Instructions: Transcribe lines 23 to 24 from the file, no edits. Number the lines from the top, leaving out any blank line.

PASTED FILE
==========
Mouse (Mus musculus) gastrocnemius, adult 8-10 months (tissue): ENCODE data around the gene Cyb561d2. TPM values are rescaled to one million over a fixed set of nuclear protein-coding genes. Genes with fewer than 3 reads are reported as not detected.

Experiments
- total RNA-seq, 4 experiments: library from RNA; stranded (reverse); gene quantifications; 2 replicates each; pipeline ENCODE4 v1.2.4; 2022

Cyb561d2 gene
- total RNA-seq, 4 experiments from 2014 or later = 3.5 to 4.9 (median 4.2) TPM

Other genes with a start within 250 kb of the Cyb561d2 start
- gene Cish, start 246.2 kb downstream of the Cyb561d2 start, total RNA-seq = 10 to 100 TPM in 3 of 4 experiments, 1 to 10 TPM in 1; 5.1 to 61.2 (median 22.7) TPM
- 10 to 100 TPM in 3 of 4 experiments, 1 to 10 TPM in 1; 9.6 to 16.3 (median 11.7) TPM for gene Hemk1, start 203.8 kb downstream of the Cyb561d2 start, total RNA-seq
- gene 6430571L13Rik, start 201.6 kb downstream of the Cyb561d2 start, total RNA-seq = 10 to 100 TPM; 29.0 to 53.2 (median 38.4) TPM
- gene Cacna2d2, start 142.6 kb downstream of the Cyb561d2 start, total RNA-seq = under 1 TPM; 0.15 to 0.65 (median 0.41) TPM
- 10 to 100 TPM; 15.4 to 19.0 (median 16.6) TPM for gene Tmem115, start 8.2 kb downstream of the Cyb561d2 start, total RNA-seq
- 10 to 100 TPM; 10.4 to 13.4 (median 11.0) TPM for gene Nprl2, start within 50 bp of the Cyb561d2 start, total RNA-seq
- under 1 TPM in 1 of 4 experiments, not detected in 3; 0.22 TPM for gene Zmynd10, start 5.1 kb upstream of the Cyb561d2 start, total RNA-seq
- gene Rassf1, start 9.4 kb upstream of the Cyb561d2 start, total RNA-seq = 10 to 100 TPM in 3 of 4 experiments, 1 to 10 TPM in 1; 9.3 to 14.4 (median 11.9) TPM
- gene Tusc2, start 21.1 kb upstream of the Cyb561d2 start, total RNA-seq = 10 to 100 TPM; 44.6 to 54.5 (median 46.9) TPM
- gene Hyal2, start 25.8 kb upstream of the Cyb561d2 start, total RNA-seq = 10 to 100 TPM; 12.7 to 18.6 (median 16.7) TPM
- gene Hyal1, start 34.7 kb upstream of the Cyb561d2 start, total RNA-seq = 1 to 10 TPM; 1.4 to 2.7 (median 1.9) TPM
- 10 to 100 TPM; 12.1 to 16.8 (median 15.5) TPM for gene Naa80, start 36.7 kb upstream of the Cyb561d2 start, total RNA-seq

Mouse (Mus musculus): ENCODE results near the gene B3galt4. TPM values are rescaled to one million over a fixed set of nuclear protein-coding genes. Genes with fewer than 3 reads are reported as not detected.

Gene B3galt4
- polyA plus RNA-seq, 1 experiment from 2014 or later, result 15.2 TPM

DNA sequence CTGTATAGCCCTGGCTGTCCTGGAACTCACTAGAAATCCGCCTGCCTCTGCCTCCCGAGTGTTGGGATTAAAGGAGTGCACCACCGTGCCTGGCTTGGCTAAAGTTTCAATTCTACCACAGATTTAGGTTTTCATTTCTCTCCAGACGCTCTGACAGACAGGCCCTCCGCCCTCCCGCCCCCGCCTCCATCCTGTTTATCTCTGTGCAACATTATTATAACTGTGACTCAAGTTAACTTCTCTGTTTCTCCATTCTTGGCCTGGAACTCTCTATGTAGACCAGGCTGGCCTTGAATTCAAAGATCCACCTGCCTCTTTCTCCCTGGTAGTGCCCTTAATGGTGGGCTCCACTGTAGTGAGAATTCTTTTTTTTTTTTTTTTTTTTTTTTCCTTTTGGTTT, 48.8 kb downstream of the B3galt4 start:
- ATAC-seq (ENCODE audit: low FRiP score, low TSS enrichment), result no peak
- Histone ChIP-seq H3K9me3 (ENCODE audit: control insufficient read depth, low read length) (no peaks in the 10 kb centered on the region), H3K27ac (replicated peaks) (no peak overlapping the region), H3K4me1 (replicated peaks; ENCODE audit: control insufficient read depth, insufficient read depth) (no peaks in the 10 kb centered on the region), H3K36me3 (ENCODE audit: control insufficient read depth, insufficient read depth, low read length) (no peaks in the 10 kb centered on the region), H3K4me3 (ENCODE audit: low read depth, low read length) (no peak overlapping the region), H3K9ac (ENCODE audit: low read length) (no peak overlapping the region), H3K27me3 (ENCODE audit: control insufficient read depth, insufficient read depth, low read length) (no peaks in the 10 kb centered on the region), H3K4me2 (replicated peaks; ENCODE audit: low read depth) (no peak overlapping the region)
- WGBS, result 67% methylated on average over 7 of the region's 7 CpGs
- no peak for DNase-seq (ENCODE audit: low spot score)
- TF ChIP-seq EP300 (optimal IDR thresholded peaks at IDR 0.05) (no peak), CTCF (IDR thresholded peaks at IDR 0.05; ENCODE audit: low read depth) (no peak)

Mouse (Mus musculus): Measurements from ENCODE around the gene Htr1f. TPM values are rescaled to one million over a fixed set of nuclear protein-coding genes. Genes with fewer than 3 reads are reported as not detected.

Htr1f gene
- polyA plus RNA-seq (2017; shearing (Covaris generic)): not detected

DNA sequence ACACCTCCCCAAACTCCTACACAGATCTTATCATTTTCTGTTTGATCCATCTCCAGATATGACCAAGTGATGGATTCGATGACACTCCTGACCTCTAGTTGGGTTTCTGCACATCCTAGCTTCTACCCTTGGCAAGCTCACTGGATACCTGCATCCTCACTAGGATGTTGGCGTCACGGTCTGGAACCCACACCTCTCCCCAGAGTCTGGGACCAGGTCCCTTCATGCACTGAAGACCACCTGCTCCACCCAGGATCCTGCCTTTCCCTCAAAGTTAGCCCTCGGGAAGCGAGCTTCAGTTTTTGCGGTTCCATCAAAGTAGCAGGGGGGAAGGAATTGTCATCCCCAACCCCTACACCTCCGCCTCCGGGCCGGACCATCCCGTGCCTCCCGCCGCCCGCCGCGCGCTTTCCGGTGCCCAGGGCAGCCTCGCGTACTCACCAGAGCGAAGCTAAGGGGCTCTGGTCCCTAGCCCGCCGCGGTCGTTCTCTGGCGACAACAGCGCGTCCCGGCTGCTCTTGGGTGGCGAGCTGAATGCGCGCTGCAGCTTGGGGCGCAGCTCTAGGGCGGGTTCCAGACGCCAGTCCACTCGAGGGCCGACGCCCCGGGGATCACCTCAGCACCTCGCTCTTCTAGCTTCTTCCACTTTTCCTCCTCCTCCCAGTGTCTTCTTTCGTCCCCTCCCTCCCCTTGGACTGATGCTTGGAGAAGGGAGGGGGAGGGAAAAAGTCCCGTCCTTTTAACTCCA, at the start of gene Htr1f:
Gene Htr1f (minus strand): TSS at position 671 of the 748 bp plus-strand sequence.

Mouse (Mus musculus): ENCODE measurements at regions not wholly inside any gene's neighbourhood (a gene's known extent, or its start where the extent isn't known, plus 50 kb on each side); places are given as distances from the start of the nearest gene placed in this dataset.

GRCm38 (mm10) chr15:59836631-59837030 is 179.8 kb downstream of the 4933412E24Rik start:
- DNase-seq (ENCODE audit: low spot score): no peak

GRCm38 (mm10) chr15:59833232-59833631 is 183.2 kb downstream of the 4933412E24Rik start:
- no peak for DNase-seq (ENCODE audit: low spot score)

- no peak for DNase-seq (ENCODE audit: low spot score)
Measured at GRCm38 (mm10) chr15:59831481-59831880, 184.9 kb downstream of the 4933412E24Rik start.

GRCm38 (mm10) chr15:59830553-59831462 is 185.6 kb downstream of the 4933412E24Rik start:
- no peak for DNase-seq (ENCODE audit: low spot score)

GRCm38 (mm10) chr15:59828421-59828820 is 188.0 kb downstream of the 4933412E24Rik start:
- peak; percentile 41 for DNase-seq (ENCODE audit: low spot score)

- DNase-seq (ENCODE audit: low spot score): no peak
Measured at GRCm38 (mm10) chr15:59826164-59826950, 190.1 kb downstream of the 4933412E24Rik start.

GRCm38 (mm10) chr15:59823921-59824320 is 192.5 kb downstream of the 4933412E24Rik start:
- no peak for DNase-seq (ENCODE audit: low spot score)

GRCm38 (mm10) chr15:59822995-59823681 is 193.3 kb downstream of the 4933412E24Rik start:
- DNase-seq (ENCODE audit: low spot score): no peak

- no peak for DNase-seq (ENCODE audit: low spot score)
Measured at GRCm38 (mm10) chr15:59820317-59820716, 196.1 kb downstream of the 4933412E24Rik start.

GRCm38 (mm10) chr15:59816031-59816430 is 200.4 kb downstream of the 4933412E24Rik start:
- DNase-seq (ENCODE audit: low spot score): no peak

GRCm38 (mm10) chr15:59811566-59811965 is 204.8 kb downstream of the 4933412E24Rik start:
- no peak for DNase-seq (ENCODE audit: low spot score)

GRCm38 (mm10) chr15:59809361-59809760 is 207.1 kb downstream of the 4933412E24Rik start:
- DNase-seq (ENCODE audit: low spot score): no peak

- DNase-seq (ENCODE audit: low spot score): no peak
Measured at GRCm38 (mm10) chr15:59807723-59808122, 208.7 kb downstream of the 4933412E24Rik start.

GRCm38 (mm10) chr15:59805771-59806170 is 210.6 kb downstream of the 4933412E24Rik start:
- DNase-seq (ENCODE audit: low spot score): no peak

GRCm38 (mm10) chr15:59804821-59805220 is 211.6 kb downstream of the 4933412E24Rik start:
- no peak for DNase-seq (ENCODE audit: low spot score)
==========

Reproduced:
- ATAC-seq (ENCODE audit: low FRiP score, low TSS enrichment), result no peak
- Histone ChIP-seq H3K9me3 (ENCODE audit: control insufficient read depth, low read length) (no peaks in the 10 kb centered on the region), H3K27ac (replicated peaks) (no peak overlapping the region), H3K4me1 (replicated peaks; ENCODE audit: control insufficient read depth, insufficient read depth) (no peaks in the 10 kb centered on the region), H3K36me3 (ENCODE audit: control insufficient read depth, insufficient read depth, low read length) (no peaks in the 10 kb centered on the region), H3K4me3 (ENCODE audit: low read depth, low read length) (no peak overlapping the region), H3K9ac (ENCODE audit: low read length) (no peak overlapping the region), H3K27me3 (ENCODE audit: control insufficient read depth, insufficient read depth, low read length) (no peaks in the 10 kb centered on the region), H3K4me2 (replicated peaks; ENCODE audit: low read depth) (no peak overlapping the region)